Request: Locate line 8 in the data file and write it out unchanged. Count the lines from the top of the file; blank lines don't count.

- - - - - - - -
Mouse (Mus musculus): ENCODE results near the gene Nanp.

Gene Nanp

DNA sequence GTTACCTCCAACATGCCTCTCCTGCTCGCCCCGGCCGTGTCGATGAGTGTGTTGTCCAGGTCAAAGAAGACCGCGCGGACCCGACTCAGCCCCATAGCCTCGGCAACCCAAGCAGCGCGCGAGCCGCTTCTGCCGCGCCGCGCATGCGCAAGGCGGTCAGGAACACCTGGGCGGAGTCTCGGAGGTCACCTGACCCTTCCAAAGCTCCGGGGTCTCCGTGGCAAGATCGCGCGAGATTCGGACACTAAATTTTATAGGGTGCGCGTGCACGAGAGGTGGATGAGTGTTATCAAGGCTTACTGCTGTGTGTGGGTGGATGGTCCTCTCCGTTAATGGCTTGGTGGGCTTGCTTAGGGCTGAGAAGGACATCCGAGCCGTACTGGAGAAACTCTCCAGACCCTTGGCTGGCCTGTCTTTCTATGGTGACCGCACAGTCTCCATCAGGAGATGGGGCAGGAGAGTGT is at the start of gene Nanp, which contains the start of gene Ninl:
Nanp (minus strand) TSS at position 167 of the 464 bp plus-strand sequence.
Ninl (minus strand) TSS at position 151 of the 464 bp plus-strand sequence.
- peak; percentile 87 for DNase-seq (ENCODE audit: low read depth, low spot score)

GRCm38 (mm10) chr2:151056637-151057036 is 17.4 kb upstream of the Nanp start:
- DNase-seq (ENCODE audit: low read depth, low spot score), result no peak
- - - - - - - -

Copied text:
- DNase-seq (ENCODE audit: low read depth, low spot score), result no peak